Metadata has evolved dramatically in recent years, from straightforward descriptions to supporting complex usage in today’s asset management systems. Now AI promises a great leap forwards.

Primestream’s asset management and metadata tagging application

Primestream’s asset management and metadata tagging application

If you wished to select one particular area of endeavour capable of providing a marker for the overall evolution of broadcast technology, then you could do far worse than choose metadata.

Underlining the dramatic expansion in the number and variety of platforms that broadcasters are typically obliged to support, the story of metadata is one of escalating complexity as organisations strive to manage ever-increasing quantities of content.

No one now underestimates the importance of maintaining a scrupulous approach to metadata if broadcast operations are to remain smooth and seamless.

As Avid director broadcast and media solutions marketing Ray Thompson remarks: “It’s all about the metadata when it comes to properly capturing, ingesting or importing content into an asset management system.”

Primestream DavidSchleifer-2018-Headshot

Primestream COO, David Schleifer

Primestream chief operating officer David Schleifer charts the recent trajectory of expectation, observing that “the need for metadata has evolved as broadcasters have gone from a manual process of entering keywords and markers based on what a person logs, to live data feeds that carry pre-set metadata.

“This metadata can be accessed by users in an easy to use interface with lists and buttons that can be clicked on, instead of manual search and entry.

”The addition of data feeds introduces metadata schemes that can help standardise media libraries, while speeding up the time it takes to leverage metadata, as well as eliminating typos often found in manual metadata entries which affect your ability to find media further down the line.”

“With the need for faster and more efficient turnaround, we’re finding broadcasters want to leverage AI” - David Schleifer, Primestream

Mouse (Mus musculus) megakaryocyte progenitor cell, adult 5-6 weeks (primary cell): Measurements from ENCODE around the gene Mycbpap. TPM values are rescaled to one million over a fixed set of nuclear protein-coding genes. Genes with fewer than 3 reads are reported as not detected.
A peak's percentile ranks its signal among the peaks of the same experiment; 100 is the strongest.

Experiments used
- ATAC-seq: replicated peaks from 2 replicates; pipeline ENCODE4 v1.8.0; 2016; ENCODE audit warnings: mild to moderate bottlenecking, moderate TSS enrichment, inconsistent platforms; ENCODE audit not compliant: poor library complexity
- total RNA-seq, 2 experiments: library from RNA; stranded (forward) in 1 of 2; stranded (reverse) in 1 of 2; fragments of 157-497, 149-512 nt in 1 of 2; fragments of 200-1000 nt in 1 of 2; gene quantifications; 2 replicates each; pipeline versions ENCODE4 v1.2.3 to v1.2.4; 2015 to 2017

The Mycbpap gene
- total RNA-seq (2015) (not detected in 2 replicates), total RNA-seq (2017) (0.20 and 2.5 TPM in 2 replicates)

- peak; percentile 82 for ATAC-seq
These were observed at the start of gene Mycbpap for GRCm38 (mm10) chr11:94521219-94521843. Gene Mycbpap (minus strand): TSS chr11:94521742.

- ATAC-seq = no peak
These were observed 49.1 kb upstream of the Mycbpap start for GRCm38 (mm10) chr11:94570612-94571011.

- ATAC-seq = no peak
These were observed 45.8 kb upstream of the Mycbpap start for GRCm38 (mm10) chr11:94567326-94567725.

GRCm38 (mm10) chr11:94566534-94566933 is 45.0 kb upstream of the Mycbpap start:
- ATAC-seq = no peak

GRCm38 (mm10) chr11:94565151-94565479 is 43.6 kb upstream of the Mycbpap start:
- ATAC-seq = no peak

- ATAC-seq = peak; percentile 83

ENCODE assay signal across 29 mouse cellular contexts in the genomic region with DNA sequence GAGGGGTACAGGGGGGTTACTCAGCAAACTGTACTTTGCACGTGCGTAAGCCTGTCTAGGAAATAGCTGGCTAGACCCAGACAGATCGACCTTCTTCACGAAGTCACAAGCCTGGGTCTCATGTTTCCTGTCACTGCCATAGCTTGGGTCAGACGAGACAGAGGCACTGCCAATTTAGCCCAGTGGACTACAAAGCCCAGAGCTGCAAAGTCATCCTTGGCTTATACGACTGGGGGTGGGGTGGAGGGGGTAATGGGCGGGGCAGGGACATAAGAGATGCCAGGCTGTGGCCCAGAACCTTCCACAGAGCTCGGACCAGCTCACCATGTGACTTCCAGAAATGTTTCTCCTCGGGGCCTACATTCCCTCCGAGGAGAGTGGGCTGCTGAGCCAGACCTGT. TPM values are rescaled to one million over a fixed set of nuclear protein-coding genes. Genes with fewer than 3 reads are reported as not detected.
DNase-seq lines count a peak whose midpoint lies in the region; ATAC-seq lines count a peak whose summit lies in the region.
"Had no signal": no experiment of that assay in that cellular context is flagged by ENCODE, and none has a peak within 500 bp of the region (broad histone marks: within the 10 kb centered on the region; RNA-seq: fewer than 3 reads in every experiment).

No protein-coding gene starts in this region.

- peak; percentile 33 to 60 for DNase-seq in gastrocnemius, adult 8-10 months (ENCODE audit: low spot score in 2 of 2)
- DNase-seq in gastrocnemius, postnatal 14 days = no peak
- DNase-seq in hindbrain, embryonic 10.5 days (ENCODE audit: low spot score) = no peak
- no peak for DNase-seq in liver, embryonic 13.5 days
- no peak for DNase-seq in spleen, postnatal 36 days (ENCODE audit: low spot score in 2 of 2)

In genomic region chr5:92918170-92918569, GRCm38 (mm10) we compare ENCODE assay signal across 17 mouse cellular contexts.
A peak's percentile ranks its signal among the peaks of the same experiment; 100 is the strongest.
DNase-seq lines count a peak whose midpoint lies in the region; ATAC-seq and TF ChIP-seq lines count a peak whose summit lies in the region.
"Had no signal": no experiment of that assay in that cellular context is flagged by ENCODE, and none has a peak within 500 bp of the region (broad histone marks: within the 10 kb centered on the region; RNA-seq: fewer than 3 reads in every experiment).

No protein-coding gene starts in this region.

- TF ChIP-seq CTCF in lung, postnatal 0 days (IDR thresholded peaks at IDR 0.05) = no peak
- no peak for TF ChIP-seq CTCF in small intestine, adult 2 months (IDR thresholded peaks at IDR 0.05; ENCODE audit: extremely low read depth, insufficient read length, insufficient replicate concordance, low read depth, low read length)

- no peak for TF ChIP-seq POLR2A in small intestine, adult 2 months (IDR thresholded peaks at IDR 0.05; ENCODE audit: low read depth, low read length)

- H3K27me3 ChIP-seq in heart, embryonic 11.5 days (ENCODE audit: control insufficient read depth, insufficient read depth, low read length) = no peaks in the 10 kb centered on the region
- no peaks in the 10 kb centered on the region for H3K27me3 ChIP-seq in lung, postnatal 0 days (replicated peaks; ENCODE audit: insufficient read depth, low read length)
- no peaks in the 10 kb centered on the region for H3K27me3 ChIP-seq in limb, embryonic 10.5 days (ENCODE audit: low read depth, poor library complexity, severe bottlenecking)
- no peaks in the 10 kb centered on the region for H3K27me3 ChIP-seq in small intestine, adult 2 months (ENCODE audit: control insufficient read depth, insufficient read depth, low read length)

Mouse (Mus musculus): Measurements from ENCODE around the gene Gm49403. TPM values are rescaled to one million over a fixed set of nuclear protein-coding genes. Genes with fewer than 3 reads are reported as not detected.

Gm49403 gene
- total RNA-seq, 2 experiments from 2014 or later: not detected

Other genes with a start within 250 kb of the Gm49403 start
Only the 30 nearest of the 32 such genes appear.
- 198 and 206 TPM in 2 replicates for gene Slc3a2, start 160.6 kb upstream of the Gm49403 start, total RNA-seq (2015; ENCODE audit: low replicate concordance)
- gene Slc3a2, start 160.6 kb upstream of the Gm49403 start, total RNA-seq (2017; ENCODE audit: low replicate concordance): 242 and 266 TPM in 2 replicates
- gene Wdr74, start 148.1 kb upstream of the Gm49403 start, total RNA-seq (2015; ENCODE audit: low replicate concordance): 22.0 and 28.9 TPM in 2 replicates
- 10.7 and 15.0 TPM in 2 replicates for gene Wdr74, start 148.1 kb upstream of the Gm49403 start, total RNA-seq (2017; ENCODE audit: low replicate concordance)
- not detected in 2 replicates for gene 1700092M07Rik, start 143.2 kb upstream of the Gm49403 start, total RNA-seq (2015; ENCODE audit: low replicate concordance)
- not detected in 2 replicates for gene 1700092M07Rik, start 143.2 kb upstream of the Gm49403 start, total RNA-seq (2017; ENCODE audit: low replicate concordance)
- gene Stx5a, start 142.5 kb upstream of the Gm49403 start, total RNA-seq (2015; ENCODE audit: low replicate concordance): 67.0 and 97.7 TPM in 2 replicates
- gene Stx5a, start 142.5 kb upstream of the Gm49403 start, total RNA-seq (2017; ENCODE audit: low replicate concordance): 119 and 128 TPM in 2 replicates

With automation continuing to bring greater benefits to metadata applications, it’s no surprise to discover that artificial intelligence (AI) is – to a greater or lesser degree – expected to herald the next great leap forward.

Hence Schleifer notes: “With the need for faster and more efficient turnaround, we’re finding broadcasters want to leverage AI to add metadata to video and to allow production teams to effectively focus on storytelling the creative processes more than ever.”

The primary challenge for vendors providing metadata management technology, therefore, is to support the way customers wish to work today – and also look ahead to accommodating the probable AI-informed workflows of the near-future.

Manage, automate, monetise
Dalet director of product strategy Kevin Savina confirms that the market continues to move towards “greater density [of metadata] and also depth in the way it is being used.” Overwhelmingly, broadcasters are working to “distribute their content to a much wider audience,” and to many different platforms – and as such, one of the key themes for Dalet “is to help our customers in that transition and adaption, and to leverage the opportunities that come with this.”

Dalet Kevin Savina

Dalet director of product strategy, Kevin Savina

Many of the company’s latest developments revolve around the Dalet Galaxy Media Asset Management (MAM) platform. The latest evolution, Dalet Galaxy five, offers component-based IMF workflows, extensive third-party integration and native support, paving the way for easier fulfilment of national and international distribution requirements.

In addition to ongoing activity around “timecoded metadata and the preservation through the editing process of the genealogy of metadata”, Dalet also continues to focus on the expectations of “tools used to manage workflows and automate them”.

And then, of course, there is the not-so-small matter of AI, with Savina forecasting that, industry-wide, “the addition of AI-generated metadata will be one of the major trends through 2019 and into 2020.”